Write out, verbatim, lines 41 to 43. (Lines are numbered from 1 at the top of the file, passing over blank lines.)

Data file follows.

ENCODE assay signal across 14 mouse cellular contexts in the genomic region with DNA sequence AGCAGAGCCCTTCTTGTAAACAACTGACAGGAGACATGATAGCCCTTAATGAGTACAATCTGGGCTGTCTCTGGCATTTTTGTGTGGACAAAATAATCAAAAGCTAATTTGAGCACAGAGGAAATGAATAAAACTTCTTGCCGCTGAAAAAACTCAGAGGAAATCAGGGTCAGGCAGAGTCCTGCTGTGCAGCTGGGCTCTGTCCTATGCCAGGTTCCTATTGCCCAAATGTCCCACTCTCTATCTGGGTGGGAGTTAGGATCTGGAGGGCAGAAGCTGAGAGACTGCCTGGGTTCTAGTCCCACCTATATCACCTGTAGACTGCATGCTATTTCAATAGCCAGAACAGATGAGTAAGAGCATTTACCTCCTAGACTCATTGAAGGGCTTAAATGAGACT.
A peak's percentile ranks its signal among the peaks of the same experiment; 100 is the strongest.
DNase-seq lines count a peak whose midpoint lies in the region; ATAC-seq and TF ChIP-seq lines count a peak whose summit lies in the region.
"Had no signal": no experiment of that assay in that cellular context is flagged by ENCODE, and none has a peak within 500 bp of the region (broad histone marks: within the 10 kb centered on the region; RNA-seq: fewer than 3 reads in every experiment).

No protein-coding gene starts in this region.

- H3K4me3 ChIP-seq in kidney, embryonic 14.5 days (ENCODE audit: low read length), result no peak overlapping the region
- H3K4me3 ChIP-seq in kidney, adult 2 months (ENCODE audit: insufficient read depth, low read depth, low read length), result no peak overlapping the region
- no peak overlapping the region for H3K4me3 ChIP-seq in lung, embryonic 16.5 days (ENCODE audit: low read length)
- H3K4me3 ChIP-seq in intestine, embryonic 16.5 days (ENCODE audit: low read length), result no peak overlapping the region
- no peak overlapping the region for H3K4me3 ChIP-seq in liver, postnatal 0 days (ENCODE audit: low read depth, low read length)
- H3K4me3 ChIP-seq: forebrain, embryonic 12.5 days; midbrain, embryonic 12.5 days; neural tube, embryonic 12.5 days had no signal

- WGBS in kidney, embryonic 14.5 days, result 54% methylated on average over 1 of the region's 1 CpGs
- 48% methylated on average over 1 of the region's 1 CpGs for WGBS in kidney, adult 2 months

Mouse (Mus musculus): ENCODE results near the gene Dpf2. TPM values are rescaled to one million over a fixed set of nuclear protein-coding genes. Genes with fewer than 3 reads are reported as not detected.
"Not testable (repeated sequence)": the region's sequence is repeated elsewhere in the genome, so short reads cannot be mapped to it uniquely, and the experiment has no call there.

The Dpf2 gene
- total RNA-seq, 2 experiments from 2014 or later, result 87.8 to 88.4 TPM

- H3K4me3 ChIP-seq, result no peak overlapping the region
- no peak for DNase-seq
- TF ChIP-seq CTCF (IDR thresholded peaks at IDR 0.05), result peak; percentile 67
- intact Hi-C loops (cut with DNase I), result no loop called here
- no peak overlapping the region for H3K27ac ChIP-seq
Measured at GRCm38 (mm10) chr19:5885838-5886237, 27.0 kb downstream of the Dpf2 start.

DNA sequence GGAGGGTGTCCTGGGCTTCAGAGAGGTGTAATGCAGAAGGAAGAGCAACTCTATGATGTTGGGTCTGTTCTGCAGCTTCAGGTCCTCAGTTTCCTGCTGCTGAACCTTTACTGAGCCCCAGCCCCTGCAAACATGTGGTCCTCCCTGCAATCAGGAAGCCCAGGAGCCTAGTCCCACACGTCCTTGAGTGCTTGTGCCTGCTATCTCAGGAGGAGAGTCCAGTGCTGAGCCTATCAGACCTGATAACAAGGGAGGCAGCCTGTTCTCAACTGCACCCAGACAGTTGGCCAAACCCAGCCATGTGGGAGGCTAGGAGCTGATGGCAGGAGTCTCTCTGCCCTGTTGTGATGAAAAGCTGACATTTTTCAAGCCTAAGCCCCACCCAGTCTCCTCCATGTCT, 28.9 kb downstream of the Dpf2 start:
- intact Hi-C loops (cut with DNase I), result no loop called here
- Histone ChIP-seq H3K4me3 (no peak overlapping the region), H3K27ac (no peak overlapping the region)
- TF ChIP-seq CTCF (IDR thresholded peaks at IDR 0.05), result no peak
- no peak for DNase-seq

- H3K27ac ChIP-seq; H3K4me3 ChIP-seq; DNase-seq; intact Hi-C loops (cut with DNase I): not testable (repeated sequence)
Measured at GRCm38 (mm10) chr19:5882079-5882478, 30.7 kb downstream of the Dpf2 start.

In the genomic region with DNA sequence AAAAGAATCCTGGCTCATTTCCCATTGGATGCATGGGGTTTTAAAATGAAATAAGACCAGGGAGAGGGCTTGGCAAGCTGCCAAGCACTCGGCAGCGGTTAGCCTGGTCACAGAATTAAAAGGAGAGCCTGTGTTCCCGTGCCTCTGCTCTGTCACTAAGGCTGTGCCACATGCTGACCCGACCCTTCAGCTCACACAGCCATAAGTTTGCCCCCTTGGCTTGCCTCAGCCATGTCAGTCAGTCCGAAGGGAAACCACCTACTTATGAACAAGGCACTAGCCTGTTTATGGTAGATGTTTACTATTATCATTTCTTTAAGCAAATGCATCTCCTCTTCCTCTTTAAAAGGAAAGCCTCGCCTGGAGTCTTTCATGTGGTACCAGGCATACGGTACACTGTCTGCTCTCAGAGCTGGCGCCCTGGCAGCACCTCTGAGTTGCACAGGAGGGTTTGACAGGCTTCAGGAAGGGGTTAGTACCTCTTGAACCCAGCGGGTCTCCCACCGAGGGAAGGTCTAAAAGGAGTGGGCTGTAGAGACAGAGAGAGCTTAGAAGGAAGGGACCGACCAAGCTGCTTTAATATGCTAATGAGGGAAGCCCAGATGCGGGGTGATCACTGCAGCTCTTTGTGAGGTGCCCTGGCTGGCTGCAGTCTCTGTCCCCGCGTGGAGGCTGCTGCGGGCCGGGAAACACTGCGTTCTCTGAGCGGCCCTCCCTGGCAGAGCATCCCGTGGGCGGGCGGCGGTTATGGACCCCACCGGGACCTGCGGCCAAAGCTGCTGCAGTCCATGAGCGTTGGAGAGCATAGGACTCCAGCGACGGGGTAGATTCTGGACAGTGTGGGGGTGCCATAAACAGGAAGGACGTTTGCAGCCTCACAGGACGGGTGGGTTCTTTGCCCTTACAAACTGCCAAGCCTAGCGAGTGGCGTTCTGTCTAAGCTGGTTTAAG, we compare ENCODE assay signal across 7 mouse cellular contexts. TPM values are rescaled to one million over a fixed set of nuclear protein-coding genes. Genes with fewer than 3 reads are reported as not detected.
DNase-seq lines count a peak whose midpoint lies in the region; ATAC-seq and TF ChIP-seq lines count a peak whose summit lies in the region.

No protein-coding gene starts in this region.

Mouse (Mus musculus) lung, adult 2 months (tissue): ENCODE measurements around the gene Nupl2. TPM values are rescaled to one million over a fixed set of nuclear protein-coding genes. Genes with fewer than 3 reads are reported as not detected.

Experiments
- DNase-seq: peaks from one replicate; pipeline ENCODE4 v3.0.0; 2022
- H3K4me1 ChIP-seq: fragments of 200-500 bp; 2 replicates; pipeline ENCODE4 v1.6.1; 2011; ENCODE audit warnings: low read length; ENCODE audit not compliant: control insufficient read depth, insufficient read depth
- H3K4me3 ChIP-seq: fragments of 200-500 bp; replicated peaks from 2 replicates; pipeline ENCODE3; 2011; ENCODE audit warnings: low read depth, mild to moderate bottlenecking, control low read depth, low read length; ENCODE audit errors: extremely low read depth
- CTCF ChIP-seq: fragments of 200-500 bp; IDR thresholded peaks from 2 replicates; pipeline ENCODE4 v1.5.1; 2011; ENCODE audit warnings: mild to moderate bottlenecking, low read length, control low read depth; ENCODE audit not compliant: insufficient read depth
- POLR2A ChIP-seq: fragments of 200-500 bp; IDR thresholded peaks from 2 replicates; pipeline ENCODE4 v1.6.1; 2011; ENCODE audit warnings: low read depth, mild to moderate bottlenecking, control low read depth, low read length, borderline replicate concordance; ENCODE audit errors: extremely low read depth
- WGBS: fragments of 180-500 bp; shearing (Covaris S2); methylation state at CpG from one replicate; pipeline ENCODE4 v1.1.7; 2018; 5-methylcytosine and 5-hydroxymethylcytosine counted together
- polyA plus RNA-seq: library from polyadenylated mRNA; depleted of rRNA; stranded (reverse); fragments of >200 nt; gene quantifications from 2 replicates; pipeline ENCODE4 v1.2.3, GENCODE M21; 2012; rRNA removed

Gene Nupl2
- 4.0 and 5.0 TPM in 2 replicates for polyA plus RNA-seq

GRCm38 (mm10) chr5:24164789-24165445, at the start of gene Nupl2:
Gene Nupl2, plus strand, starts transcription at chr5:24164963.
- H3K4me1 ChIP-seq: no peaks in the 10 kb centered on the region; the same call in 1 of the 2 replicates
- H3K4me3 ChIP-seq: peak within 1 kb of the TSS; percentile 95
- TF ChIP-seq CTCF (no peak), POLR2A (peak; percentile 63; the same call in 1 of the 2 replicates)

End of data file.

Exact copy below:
- WGBS: fragments of 180-500 bp; shearing (Covaris S2); methylation state at CpG from one replicate; pipeline ENCODE4 v1.1.7; 2018; 5-methylcytosine and 5-hydroxymethylcytosine counted together
- polyA plus RNA-seq: library from polyadenylated mRNA; depleted of rRNA; stranded (reverse); fragments of >200 nt; gene quantifications from 2 replicates; pipeline ENCODE4 v1.2.3, GENCODE M21; 2012; rRNA removed

Gene Nupl2